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Rembrandt Harmensz. van Rijn
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Rembrandt Harmensz. van Rijn

The Flight into Egypt: Altered from Seghers (B., Holl. 56; H. 266)

Details
Rembrandt Harmensz. van Rijn
The Flight into Egypt: Altered from Seghers (B., Holl. 56; H. 266)
etching with engraving and drypoint, circa 1635, watermark Strasburg Lily (cf. A. & F., p. 190, A.b.), a very good impression of the sixth state (of seven), the vertical line in the sky printing strongly, with margins, an inconspicuous pen and ink inscription in the margin at lower right, otherwise in very good condition
(FPR 29)
P. 214 x 284 mm; S. 225 x 295 mm.
Provenance
The British Museum (duplicate) (L. 300 & 305)
Gustav von Rath (L. 2772)
Dr. Otto Schäfer (not in Lugt)
Sotheby's, London, 1 December 1994, lot 122
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No VAT will be charged on the hammer price, but VAT at 15% will be added to the buyer's premium which is invoiced on a VAT inclusive basis.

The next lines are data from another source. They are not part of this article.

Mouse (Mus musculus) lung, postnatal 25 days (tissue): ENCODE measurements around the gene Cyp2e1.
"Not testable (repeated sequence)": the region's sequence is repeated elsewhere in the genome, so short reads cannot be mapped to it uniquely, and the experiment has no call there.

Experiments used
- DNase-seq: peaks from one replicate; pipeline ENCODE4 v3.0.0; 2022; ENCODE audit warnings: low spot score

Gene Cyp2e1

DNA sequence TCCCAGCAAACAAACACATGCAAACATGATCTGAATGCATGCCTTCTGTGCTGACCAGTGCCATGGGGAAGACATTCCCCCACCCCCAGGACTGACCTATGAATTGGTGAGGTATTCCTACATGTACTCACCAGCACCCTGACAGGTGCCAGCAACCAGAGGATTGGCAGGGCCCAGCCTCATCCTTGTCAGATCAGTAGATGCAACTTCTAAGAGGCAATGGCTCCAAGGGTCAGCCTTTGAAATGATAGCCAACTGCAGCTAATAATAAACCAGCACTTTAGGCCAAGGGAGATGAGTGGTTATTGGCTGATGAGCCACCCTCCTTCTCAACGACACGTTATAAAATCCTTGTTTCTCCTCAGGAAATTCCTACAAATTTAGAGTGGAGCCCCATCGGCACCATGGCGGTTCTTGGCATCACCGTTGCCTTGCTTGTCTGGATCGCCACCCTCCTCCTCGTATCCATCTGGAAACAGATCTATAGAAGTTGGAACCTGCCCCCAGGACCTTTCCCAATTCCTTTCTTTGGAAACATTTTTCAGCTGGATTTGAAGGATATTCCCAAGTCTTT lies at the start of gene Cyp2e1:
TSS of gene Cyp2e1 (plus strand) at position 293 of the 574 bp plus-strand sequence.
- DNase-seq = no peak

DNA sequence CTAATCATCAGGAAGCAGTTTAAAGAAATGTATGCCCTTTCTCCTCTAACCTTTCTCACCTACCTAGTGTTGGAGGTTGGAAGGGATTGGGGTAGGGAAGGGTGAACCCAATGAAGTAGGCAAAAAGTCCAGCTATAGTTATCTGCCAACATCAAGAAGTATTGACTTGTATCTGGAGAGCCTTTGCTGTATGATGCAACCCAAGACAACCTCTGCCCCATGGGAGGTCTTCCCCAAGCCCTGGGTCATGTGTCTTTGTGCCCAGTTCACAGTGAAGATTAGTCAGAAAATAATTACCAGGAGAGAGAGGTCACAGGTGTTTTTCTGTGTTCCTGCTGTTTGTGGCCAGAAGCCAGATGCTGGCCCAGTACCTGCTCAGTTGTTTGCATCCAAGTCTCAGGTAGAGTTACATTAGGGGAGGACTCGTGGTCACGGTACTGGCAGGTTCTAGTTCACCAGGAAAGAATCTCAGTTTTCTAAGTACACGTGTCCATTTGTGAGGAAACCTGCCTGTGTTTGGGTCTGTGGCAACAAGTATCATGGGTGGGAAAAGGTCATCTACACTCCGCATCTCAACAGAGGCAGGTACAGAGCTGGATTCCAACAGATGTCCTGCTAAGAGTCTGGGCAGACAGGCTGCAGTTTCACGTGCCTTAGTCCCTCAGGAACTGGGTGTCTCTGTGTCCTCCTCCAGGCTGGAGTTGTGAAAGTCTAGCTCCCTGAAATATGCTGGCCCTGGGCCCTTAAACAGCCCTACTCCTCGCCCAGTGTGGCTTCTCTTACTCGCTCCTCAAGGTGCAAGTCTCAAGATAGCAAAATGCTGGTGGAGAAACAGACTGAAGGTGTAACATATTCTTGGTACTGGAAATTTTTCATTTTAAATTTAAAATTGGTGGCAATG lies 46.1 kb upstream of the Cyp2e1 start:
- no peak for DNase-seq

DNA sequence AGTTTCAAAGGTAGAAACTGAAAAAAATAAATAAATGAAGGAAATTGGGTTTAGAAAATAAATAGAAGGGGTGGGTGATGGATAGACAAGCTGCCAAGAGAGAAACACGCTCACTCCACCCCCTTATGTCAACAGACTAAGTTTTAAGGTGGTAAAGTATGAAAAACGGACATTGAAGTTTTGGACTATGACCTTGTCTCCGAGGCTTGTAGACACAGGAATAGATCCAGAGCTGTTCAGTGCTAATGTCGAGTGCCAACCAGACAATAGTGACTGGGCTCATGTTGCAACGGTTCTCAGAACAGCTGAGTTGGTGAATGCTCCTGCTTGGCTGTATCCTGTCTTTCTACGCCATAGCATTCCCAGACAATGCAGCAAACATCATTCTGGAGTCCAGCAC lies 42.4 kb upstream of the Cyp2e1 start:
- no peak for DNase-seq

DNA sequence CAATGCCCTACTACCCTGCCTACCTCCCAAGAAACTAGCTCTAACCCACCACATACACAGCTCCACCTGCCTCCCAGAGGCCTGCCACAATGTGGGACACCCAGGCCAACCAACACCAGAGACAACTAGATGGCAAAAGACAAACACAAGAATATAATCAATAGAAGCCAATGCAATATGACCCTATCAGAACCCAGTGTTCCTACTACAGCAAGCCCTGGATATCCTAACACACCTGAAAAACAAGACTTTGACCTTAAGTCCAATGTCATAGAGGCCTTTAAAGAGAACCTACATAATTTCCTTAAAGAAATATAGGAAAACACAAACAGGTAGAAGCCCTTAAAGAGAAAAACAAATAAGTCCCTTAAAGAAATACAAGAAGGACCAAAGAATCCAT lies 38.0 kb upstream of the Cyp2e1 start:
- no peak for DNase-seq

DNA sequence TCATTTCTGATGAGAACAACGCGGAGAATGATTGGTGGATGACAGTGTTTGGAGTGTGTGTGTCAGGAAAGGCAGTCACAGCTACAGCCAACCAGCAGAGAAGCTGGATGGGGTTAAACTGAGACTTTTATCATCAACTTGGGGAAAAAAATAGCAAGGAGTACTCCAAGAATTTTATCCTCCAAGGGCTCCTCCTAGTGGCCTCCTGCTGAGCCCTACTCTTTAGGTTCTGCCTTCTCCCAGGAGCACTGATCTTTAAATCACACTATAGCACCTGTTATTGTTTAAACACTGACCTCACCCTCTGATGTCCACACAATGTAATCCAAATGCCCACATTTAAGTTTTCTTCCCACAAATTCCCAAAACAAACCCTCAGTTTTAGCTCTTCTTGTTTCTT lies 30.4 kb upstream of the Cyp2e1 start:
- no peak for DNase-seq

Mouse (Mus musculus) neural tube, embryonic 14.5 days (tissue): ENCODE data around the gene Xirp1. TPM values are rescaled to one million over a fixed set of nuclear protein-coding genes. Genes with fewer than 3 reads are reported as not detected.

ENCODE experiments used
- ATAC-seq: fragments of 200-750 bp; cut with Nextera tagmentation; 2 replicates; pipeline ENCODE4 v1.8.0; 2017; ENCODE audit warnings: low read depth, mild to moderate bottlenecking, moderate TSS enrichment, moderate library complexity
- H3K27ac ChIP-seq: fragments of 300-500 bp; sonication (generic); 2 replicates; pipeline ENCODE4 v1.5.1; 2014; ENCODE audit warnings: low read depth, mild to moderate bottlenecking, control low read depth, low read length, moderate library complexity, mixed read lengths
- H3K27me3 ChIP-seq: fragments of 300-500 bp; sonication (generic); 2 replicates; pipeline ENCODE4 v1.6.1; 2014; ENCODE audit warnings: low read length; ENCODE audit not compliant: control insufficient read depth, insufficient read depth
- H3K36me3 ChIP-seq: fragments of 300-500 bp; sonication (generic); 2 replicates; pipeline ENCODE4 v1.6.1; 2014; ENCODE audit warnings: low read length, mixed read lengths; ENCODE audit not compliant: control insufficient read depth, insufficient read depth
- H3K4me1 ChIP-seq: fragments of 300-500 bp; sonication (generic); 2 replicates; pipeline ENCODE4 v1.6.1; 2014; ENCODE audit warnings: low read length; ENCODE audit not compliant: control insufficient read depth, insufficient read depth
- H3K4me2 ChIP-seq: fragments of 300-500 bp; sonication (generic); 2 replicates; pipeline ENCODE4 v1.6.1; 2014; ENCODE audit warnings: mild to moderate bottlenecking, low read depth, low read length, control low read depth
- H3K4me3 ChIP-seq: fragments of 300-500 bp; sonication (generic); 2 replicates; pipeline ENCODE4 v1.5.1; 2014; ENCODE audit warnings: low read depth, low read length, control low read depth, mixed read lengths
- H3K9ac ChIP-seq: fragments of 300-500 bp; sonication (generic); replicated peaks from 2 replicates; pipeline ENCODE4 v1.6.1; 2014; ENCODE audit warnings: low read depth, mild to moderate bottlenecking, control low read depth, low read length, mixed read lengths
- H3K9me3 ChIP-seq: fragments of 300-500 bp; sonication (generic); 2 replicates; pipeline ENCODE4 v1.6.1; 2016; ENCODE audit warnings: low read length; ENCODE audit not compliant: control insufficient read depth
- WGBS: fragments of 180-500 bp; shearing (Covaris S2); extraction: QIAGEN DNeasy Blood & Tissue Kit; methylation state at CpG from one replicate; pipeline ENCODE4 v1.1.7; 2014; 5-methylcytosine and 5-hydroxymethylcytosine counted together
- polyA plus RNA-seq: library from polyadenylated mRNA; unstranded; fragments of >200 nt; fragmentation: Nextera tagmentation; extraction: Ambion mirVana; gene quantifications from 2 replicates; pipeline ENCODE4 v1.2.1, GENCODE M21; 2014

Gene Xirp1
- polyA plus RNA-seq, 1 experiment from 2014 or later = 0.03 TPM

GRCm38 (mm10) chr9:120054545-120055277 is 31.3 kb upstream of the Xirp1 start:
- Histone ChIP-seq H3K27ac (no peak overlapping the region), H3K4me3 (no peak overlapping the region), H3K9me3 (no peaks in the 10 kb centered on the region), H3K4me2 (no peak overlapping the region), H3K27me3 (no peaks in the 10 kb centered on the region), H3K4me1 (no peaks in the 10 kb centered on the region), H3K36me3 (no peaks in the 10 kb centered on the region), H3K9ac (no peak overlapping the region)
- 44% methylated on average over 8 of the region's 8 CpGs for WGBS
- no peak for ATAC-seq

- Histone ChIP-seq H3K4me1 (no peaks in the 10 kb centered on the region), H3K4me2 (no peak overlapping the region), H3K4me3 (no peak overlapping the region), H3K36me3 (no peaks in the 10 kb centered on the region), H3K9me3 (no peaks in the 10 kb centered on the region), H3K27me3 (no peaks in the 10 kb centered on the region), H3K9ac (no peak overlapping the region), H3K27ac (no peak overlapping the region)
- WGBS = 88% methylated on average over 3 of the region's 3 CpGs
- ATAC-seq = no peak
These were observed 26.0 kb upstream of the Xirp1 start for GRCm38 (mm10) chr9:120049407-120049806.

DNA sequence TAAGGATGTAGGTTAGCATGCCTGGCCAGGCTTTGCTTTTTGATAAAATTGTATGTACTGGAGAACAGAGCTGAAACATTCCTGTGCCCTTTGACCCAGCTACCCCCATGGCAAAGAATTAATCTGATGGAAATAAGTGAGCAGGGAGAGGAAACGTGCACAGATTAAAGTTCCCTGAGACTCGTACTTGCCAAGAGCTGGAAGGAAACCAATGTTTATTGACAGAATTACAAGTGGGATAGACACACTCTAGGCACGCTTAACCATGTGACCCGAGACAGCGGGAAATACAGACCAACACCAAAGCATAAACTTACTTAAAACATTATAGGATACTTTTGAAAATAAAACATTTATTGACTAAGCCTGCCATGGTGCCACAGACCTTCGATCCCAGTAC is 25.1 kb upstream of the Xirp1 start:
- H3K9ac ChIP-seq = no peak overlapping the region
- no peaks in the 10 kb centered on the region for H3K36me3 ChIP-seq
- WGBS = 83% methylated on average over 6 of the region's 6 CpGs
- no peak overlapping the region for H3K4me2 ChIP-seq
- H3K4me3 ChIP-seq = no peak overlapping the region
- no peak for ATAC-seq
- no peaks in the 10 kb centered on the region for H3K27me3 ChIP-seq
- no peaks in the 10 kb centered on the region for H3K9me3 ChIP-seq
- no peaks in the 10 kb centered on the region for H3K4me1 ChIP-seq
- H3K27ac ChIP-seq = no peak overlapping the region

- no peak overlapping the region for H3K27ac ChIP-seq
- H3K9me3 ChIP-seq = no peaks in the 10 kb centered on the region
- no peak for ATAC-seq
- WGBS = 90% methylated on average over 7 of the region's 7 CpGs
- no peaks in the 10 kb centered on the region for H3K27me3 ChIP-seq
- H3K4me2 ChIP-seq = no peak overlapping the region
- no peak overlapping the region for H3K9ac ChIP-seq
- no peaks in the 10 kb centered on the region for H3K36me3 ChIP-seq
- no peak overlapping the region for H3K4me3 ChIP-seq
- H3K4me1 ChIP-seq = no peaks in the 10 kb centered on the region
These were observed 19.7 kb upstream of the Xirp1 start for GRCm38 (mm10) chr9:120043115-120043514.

Lot Essay

This work is unique in Rembrandt's oeuvre, and represents an extraordinary act of respect and admiration of one artist for another. Hercules Seghers (circa 1590-circa 1638) was a highly individualistic artist and experimental printmaker about whom comparatively little is known. His barren mountain landscapes have an ethereal, other-worldly character quite at odds with those by most of his contemporaries. Rembrandt was known to have been not only an admirer of his work (the bankruptcy inventory shows he possessed eight paintings by him), it is clear that he was influenced by Seghers technically - from Seghers' example he learned the full potential of the etched line.

Here he has taken Seghers' plate of Tobias and the Angel and completely re-worked the right-hand half, replacing both figures and altering the background. It was a time-consuming and painstaking process that evolved over no fewer than seven states. The remains of the angel's wings can be seen in the trees at the upper left in lines sloping diagonally down from left to right.

It is interesting to compare the two artists' treatment of trees - Rembrandt's fluid style contrasting with Seghers minutely observed tress on the adjacent hill. His broader style did not prevent him from admiring some of the details produced by Seghers' meticulous technique, and he carefully preserved the little lizard in the lower centre throughout the seven states.
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